No More Mr. Nice Guy

A CFO survey suggests that recently passed rules for auditors may be a wise idea.

The give-and-take between public companies and their auditors in the reporting of financial results won’t disappear with the passage of a reform package. Accounting involves interpretation, and judgment will continue to play a part in how financial results are presented. “We want to be as transparent as possible, but we also want to help investors see our performance,” says Banks of First Data. The two objectives will always create points of contention with auditors. “We have arguments about a lot of things. Some we win, some we lose,” he says.

More than likely, the arguments will be a lot more vigorous going forward.

Andrew Osterland is a senior editor at CFO.

A Beautiful Friendship

The CFO Survey of Auditor-Client Relationships

For the second in a series of four surveys on corporate finance practices, CFO E-mailed questionnaires to 2,750 senior finance executives about their relations with their external auditors. Fifty-two percent of the 170 respondents carried the title of CFO or finance director, and 51 percent worked for public companies. All but two of the companies had their financial statements audited by certified public accountants.

The survey respondents represent a broad cross-section of industries and company sizes. The most-represented industries were financial services (11 percent) and health care (10 percent). Two-thirds of respondents worked at companies with less than $1 billion in revenue, 15 percent at companies with revenue of $1 billion to $3 billion, and 18 percent at companies with revenue of more than $3 billion.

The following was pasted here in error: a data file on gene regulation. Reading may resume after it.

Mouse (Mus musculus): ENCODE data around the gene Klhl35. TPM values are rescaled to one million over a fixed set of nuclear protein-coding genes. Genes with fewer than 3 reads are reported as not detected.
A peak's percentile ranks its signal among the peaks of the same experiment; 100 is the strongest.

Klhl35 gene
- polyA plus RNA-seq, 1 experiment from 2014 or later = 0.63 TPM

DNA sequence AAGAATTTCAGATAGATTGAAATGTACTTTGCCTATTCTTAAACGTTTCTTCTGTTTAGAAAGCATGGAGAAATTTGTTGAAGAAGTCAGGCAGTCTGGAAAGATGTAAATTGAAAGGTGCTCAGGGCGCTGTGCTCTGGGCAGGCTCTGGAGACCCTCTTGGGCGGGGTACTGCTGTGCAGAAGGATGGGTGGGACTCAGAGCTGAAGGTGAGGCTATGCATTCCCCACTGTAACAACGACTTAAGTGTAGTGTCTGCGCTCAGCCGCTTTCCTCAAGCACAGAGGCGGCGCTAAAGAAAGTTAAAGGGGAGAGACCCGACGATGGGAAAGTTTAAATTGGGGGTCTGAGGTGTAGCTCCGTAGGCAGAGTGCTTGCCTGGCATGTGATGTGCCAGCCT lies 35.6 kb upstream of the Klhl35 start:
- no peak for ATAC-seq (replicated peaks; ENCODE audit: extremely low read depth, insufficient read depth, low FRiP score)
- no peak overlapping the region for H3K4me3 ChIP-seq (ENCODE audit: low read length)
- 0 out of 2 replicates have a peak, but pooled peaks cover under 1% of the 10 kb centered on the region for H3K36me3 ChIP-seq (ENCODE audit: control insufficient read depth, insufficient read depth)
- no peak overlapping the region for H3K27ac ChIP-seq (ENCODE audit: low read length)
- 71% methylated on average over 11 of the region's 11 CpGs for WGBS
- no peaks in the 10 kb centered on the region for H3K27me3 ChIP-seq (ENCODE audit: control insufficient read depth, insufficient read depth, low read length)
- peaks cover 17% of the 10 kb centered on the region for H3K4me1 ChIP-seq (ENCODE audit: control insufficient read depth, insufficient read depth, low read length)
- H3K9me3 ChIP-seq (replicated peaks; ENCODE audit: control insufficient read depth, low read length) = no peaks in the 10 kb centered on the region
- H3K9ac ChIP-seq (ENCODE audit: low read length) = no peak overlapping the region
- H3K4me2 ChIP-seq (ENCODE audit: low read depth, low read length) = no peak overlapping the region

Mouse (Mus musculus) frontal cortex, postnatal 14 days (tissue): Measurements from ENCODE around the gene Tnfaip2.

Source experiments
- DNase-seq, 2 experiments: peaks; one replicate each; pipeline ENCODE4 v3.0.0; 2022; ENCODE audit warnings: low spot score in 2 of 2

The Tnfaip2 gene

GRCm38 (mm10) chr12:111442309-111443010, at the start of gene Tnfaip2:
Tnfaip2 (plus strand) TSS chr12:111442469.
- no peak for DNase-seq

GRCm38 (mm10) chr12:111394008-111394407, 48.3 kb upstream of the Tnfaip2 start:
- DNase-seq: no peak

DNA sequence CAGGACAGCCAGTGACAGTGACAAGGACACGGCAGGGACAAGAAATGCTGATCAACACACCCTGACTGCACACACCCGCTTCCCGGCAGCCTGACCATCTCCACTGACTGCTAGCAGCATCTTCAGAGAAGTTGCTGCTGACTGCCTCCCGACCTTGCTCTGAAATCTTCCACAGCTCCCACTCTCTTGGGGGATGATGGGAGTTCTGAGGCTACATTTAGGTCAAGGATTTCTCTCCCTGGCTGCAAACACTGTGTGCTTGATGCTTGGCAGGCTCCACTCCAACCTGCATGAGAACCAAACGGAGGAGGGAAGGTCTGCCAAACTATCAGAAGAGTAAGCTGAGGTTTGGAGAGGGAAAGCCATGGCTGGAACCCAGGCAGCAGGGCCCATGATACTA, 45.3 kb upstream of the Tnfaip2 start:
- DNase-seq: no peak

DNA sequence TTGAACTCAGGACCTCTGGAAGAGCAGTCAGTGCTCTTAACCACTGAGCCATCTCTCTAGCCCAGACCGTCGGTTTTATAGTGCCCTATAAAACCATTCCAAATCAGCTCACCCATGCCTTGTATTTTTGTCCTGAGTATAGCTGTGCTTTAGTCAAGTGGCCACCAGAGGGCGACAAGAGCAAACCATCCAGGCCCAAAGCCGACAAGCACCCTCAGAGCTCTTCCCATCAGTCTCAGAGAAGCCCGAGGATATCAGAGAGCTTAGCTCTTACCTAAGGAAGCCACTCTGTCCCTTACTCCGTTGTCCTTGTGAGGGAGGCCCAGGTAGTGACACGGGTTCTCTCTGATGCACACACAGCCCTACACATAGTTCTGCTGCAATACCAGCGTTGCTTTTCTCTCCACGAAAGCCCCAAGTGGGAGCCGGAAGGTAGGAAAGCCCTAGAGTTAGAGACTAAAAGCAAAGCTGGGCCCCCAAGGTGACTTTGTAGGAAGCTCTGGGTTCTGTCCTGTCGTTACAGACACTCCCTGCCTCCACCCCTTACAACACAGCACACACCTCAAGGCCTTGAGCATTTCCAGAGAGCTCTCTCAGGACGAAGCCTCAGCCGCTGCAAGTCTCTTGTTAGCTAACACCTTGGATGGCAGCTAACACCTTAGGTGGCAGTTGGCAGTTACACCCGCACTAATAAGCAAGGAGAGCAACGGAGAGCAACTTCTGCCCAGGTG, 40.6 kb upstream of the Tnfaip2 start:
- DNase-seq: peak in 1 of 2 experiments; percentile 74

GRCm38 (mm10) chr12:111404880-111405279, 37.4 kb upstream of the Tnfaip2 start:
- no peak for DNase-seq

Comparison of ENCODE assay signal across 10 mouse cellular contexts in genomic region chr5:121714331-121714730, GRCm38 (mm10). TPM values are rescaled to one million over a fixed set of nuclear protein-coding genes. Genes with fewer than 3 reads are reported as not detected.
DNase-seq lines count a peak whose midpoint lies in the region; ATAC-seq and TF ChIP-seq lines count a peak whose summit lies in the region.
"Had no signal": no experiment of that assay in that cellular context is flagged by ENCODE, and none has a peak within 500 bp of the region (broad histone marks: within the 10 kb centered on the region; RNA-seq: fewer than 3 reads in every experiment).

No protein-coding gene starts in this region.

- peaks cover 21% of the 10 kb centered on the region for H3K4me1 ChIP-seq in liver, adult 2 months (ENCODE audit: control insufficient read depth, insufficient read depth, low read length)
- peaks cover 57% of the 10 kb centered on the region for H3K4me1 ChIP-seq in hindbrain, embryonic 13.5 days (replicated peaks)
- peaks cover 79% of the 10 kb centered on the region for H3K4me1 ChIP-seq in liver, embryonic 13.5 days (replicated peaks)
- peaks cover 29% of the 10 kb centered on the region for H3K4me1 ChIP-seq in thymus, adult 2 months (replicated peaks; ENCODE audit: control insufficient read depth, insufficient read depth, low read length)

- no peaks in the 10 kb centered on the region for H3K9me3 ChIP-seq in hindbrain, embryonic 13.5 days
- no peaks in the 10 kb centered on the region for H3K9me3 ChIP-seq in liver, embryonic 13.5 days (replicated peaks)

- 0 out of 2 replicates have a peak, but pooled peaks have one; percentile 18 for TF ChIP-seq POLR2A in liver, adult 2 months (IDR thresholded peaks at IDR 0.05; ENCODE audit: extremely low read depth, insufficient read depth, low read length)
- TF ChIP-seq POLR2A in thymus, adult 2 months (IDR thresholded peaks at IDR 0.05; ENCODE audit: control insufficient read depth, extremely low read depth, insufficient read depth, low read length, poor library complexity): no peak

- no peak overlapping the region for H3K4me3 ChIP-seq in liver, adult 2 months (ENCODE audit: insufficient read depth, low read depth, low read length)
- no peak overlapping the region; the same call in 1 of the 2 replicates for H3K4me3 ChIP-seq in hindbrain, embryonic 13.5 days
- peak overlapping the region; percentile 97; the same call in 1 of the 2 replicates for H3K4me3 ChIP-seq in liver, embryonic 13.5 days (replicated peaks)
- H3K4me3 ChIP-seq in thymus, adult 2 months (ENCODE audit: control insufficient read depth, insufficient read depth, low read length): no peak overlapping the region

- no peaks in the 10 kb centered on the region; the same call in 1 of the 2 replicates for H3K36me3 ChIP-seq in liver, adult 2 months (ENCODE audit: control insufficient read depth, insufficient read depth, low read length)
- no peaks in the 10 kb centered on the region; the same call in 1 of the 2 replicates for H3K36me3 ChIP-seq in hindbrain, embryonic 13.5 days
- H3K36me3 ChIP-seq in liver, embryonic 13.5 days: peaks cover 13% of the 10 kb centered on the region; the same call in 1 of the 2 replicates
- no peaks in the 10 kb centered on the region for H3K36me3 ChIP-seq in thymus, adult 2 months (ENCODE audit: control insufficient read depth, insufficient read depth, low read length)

The next two surveys will focus on investment-banking relationships and corporate-governance issues.

1. Has your auditor challenged any of your accounting practices during the past 12 months?

  • Yes 38%
  • No 62%

2. What part of your financial statements did this involve? (Based on 62 respondents who have been challenged. Total exceeds 100% due to multiple responses.)

  • Reserves 69%
  • Revenue recognition 36%
  • Business combinations 12%
  • Fixed assets 15%
  • Investments 12%
  • Leases 8%
  • Other 8%

3. What was the result? (Based on 62 respondents who have been challenged.)

  • Convinced auditor to go along with practice 25%
  • Convinced auditor results in question were immaterial 32%
  • Changed practice to secure auditor’s approval 43%

4. Have you switched audit firms for any reason in the past three years?

  • Yes 24%
  • No 76%

What was the reason?

A majority of those that switched were former clients of Arthur Andersen LLP. Other common reasons for switching included mergers, price concerns, and mistakes by the former auditor. A few respondents cited the practice of regularly rotating auditors.

5. Have you hired your external auditor to perform internal audit as well?

  • Yes 14%
  • No 86%

6. Have you bought consulting services during the past three years?

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